What is Bariatric Surgery? Cost, Side Effects, Diet

What is Bariatric Surgery? Cost, Side Effects, Diet

Bariatric surgery to treat obesity has been one of the fastest-growing weight loss measure for the last few years running.

And that is perhaps not surprising given the vast amounts of fat that can be trawled from your body after just a couple of hours under the knife.

But the question is – how effective is it in the long term?

And at an average cost of $25,000 per procedure, do people really get their money’s worth for what is essentially a simple act of having part of your stomach closed to make you consume less?

More and more of our 72 million obese Americans are turning to bariatric weight loss surgery in an effort to beat the disease, and on the face of it having your stomach reduced by way of internal staples may be a quick-fix approach that has wide appeal, although according to a 2005 study published in the Journal of Clinical Endocrinology & Metabolism “significant” weight regain occurs over the long term following gastric bypass and gastric band surgery.

  • The study also concludes that, as well as weight regain, gastric bypass surgery  leads to “frequent incidence” of iron, vitamin B-12, folate, calcium, and vitamin D deficiency, which would require regular monitoring and intake of vitamin supplements to redress the balance.
  • In another study published by the Ohio State University researchers found that fifty percent of patients regained weight after 48 months following bariatric surgery and that follow-up care programs to help patients with adjusting to new eating habits were not available at every hospital where surgery took place.
  • The researchers concluded that social support from family and counseling, as well as in-class exercising, and self-regulated target-setting were key to preventing weight regain in bariatric surgery patients.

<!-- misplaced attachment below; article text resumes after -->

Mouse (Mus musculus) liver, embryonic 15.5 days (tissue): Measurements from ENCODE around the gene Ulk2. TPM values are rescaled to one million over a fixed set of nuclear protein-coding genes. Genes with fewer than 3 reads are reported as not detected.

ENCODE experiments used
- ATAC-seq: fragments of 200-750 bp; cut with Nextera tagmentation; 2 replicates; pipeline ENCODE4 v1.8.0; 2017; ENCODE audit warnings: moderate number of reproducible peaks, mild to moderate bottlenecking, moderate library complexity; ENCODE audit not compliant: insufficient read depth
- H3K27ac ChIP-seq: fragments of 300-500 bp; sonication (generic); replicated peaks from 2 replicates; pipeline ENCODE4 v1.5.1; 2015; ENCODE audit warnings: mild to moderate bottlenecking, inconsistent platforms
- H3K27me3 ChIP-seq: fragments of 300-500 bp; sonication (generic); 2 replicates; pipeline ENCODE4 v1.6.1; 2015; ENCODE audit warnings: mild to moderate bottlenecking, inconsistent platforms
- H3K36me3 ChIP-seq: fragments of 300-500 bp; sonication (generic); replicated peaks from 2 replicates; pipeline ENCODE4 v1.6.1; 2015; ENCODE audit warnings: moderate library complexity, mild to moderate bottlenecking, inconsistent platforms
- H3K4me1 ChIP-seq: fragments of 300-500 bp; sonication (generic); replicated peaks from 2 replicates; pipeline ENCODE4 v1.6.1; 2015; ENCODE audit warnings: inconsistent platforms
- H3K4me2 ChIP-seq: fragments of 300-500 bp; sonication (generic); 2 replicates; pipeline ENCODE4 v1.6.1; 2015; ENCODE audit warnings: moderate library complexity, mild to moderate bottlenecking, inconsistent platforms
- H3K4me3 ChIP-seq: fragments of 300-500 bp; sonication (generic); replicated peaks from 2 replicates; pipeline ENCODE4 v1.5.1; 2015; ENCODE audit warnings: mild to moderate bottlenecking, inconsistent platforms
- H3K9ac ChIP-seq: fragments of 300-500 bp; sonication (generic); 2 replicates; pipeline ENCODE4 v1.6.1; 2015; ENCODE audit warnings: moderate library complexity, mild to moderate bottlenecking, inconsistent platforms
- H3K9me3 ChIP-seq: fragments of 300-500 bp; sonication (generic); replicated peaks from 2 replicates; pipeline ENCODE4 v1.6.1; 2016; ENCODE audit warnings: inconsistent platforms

That’s basically because keeping the weight off post bariatric surgery is still all about watching what you eat and limiting portion sizes…as American Idol’s Randy Jackson has found recently.

The music celebrity, who underwent gastric bypass weight loss in 2003 and lost 98 pounds, was reportedly putting the weight back on when struggling to cope with the abundance of junk food backstage at the American Idol studios.

Jackson admitted he was finding it hard to stick to the weight loss surgery diets that accompany the procedure. “The struggle continues,” he said, “it never ends.”

Weight loss after surgery can further be hindered by a range of bariatric surgery complications that can include infection caused by the staples slipping into the stomach.

For women especially, other side-effects are an increased risk of bone loss, and anemia (because of a lack of vitamin B12) which can occur six months after surgery.

And according to Dr. Ellen Scherl of the Weill Medical College of Cornell University women are also susceptible to postoperative malnutrition syndrome which can produce deficiencies if fat-soluble vitamins such as vitamin A, E, K, and D. This is important says Dr. Scherl because women are at greater risk of osteoporosis.

Of course, death itself is not to be overlooked. As with any procedure that involves general anesthetic, and scalpels, there is a serious risk that you just might not make it to enjoy supper time from your hospital bed later that same day.

That’s why many doctors stress the importance of consulting nutritionists after bariatric surgery because they point out that gastrointestinal surgery is a treatment not a cure for obesity.

  • It is only by eating less that the weight will be kept off.
  • It’s all about strict portion control, slow eating, and repetitive chewing to account for the drastically reduced stomach capacity.


But in fact – that can all be done without having a gastric band fitted.

Like many weight loss programs and so-called cures the bottom line is there is no substitute for adopting a well-balanced regimen of healthy eating and regular exercise.

Which is another reason why the team at www.changingshape.com prefers to promote the benefits of natural teamwork for all their clients looking to embark on a weight loss and fitness plan.

With experts in nutrition and professional fitness coaches, the emphasis is on personal, life-long partnerships to assist with permanent and healthy weight control, bariatrics or not.


References:


http://www.highbeam.com/doc/1G1-157653762.html
http://jcem.endojournals.org/cgi/content/abstract/91/11/4223
http://jcem.endojournals.org/cgi/content/abstract/93/10/3735
http://cat.inist.fr/?aModele=afficheN&cpsidt=22077436
http://etd.ohiolink.edu/view.cgi/Carducci%20Caroline%20Anne.pdf?osu1275066303

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